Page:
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Sunday, August 1, 2010

"Lady Madonna" Backing Track Take 3

After all the response to last week's post of a partial take of "Day Tripper," this will be Beatle's week on The Big Picture. Today we'll start with take #3 of "Lady Madonna."

This is the take that ended up being the master, but it's mostly Paul on piano and vocal and Ringo playing brushes.

According the Mark Lewisohn's The Complete Beatles Recording Sessions, a number of tracks were added at another session later that evening including Paul's bass, John and George on fuzz guitar (through the same amp no less), Ringo's drums and another vocal by Paul.

The song was finished a few days later with John and Paul backing vocals and a sax section.

1) Paul is a really good rock piano player. Even though a second piano was supposedly recorded later, you have to wonder exactly what was added since this track is very solid already. If anything, I suspect that the part between the bridges might've been fixed, since he plays it a bit differently from the main part.

2) Notice the handclaps in the background at about 1;37. According to Lewisohn, there were more added  at a later date.

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Mike B. said...

Hey Bobby - thanks for posting this, and great timing!

I'm working on a track right now where I'm trying to get just this kind of piano sound. It sounds really compressed to me; can you tell us what type of compression approach they likely used for this?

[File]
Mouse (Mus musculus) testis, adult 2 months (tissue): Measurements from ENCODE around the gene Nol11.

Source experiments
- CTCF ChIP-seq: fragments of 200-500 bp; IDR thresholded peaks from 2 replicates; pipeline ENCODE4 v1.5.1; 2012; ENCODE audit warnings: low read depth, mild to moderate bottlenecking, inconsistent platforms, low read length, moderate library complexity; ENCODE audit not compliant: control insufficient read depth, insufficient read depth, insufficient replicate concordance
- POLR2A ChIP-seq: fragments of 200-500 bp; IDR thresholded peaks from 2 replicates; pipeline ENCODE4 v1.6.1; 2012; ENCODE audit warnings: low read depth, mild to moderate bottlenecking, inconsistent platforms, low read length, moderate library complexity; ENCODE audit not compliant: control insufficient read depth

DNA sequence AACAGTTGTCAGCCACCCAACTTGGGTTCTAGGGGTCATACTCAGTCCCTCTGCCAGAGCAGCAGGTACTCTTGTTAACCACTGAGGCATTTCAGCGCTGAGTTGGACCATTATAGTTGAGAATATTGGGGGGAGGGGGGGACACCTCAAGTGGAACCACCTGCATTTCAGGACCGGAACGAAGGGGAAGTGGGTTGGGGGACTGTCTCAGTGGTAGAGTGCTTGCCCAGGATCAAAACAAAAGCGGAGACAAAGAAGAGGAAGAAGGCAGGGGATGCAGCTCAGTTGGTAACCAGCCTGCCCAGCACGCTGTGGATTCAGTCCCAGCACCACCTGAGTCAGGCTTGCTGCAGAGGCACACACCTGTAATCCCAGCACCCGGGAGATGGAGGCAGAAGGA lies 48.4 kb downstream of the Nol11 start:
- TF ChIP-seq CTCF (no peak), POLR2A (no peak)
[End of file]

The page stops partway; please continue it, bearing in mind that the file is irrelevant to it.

Bobby Owsinski said...

I asked Ken Scott, who engineered the session, for the details but he didn't remember for sure. They only used one of two compressors at Abbey Road during that time - either a Fairchild 660 or EMI-modded Altec 436.

Bob Buontempo said...

I believe I read that it was an old upright piano with a couple mics stuck up inside it. And the compressor choice that Bobby mentioned should be correct, from what I've read. It's cool how, at the end of the track, there is that single cymbal crash, without any other drums, and the hand claps that were reinforced later.

Also, of course, Lennon's comment during the piano sustain of the last note. Typical, pure Lennon!!


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